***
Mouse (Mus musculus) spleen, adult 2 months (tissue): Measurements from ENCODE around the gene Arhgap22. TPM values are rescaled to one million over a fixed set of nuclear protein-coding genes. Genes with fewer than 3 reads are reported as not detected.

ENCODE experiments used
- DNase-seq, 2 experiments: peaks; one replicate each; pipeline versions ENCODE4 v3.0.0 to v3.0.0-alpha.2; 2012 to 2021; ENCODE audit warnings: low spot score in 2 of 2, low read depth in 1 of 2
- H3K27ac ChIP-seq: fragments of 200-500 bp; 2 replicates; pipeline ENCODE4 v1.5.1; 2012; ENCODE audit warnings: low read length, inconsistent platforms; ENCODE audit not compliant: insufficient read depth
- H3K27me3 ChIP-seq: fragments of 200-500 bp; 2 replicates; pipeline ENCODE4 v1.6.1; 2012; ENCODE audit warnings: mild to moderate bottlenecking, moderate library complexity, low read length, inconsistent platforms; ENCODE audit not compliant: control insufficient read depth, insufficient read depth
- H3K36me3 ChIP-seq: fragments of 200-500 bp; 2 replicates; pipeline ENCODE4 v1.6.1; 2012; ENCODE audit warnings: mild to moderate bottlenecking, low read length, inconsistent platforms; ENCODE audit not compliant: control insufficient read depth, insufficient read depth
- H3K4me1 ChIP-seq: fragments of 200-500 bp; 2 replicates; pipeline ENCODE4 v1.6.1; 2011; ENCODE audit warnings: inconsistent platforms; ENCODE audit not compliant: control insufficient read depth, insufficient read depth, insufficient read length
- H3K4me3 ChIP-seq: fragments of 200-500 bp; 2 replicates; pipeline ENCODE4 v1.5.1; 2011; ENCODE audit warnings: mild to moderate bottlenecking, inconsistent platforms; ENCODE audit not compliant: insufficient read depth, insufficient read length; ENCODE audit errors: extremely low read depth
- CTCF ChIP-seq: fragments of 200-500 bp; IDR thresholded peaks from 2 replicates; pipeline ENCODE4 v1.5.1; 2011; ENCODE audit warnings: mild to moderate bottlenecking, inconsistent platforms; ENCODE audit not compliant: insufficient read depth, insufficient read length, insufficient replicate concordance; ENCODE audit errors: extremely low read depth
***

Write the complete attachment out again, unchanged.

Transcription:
Mouse (Mus musculus) spleen, adult 2 months (tissue): Measurements from ENCODE around the gene Arhgap22. TPM values are rescaled to one million over a fixed set of nuclear protein-coding genes. Genes with fewer than 3 reads are reported as not detected.

ENCODE experiments used
- DNase-seq, 2 experiments: peaks; one replicate each; pipeline versions ENCODE4 v3.0.0 to v3.0.0-alpha.2; 2012 to 2021; ENCODE audit warnings: low spot score in 2 of 2, low read depth in 1 of 2
- H3K27ac ChIP-seq: fragments of 200-500 bp; 2 replicates; pipeline ENCODE4 v1.5.1; 2012; ENCODE audit warnings: low read length, inconsistent platforms; ENCODE audit not compliant: insufficient read depth
- H3K27me3 ChIP-seq: fragments of 200-500 bp; 2 replicates; pipeline ENCODE4 v1.6.1; 2012; ENCODE audit warnings: mild to moderate bottlenecking, moderate library complexity, low read length, inconsistent platforms; ENCODE audit not compliant: control insufficient read depth, insufficient read depth
- H3K36me3 ChIP-seq: fragments of 200-500 bp; 2 replicates; pipeline ENCODE4 v1.6.1; 2012; ENCODE audit warnings: mild to moderate bottlenecking, low read length, inconsistent platforms; ENCODE audit not compliant: control insufficient read depth, insufficient read depth
- H3K4me1 ChIP-seq: fragments of 200-500 bp; 2 replicates; pipeline ENCODE4 v1.6.1; 2011; ENCODE audit warnings: inconsistent platforms; ENCODE audit not compliant: control insufficient read depth, insufficient read depth, insufficient read length
- H3K4me3 ChIP-seq: fragments of 200-500 bp; 2 replicates; pipeline ENCODE4 v1.5.1; 2011; ENCODE audit warnings: mild to moderate bottlenecking, inconsistent platforms; ENCODE audit not compliant: insufficient read depth, insufficient read length; ENCODE audit errors: extremely low read depth
- CTCF ChIP-seq: fragments of 200-500 bp; IDR thresholded peaks from 2 replicates; pipeline ENCODE4 v1.5.1; 2011; ENCODE audit warnings: mild to moderate bottlenecking, inconsistent platforms; ENCODE audit not compliant: insufficient read depth, insufficient read length, insufficient replicate concordance; ENCODE audit errors: extremely low read depth